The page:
DEAR CARRIE: I am an at-will professional employee. Several years ago, our employer asked employees for permission to use their pictures in company promotional materials, on the website, etc. It was voluntary, and I opted out. Recently, the company sent out another message regarding the use of pictures for a company directory. This time it was a directive. We must agree to have our photographs used, allegedly for security reasons. I would prefer that my photo not appear in this directory. At any rate, the company has a picture of me because I have a photo ID that I use to get into the building. Do I have any rights to the privacy of my image? I will comply if I have no alternative, as I like my job and don’t want to lose it. — Unwanted Exposure
DEAR UNWANTED: Your question is similar to a recent one from a woman who complained that her former company continued to use her résumé in materials for project bids, well after she had left. Because the company used her personal information without her permission, the unauthorized use is considered a violation of her right to privacy and her right to publicity. In other words, the company had no right to use her résumé for commercial purposes without her consent, said employment attorney Alan Sklover of Sklover & Co. in Manhattan.
He notes that while your situation shares some similarities with the previous reader as far as the commercial use of your personal information or image is concerned, your status as a current employee entails something different when it comes to noncommercial uses.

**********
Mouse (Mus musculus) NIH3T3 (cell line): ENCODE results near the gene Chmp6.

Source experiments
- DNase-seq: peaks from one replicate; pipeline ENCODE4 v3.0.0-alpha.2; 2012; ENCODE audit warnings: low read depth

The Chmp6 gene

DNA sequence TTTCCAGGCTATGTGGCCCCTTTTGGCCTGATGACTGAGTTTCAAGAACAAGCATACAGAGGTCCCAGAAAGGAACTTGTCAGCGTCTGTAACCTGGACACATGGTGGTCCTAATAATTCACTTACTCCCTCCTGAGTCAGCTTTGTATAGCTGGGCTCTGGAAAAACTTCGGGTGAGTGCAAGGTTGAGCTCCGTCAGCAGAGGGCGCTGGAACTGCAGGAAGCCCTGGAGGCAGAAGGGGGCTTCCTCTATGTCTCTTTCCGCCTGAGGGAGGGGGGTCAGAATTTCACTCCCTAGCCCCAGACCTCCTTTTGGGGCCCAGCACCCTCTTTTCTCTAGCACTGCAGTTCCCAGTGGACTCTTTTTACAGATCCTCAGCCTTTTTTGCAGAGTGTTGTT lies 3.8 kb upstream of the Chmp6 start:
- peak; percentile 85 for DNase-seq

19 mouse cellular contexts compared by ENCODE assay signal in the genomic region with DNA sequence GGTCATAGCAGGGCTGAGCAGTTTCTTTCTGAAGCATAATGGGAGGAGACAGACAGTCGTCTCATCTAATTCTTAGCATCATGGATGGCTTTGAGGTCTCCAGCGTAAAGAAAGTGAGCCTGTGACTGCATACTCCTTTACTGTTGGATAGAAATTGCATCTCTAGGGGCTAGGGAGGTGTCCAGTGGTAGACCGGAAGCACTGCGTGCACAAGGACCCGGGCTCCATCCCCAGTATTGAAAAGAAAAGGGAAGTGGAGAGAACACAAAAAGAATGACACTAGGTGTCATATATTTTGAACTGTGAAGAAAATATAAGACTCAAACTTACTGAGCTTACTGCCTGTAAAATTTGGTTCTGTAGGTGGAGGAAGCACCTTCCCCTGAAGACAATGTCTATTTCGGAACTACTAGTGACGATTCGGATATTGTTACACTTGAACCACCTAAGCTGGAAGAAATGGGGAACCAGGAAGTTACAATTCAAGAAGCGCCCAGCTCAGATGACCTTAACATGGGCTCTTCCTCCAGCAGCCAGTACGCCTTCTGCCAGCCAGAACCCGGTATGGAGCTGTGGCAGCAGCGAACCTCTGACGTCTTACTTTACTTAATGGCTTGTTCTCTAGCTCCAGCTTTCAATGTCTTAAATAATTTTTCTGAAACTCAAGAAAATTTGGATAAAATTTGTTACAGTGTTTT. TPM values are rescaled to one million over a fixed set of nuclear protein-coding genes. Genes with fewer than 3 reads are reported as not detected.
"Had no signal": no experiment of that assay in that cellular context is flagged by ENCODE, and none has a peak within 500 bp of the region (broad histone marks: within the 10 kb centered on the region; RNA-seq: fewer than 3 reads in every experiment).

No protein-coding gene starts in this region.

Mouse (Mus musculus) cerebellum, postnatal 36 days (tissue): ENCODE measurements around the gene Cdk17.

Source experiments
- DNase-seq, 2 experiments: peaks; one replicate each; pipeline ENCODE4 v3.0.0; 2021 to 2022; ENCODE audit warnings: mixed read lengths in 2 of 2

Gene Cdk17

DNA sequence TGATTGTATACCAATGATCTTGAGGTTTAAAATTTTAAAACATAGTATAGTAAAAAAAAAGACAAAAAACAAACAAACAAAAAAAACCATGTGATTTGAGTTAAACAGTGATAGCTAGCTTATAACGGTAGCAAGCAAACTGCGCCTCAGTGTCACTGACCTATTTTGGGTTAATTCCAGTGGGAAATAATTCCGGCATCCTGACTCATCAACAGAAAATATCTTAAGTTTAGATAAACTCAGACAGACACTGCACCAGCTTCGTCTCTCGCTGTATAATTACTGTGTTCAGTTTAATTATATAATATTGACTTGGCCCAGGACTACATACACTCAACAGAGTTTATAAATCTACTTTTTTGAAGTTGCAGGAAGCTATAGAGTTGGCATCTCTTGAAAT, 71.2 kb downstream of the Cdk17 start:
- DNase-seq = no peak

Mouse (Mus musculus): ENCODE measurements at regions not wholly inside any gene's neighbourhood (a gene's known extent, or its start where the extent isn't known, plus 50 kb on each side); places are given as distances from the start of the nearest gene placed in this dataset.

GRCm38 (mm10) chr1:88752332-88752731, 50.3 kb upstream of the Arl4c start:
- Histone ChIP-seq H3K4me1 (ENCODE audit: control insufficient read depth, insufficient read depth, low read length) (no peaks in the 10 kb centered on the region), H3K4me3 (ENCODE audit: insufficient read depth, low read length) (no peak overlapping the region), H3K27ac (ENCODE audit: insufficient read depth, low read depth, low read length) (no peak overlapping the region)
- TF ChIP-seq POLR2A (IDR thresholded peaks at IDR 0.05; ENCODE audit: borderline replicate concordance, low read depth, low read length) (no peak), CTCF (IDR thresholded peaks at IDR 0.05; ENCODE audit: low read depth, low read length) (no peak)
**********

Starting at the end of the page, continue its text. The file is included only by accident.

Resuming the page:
Sklover, who represents employees, noted that even though you are an employee, you were asked for permission to use your photo for promotional purposes.
“Promotional materials, such as brochures, websites and videos, are the very essence of commercial use,” Sklover said. “They are going to be used to promote, that is, to attract more customers or clients. Because they were being used for commercial purposes, voluntary consent was requested, not required, meaning: ‘We won’t fire you if you say ‘No.’ ” he said.
The use of your photo for the company directory, however, is a different matter.
“This time, the employer has requested to use the employee’s photograph for its own internal use, that is, for the purposes of improved internal security, which is not commercial in nature,” he said. “Every employer has a duty to provide all of the security it can for its employees, and every employee has a right to good security at work. An employer providing good security and a safe workplace is not a commercial use but a noncommercial use, and one that we all appreciate.”
The upshot is this:
“As a noncommercial use, the employer can require your photo, for your own safety and the safety of others,” Sklover said. “Indeed, they can even terminate an employee who does not cooperate on this basis, which would be considered insubordination with an entirely reasonable — and laudable — request like this one.”
And he added, “Good, thoughtful and effective workplace safety and security is in everyone’s interests. “Viewed in this context, and in her own interests, I bet the reader will be much more willing to provide her photo.”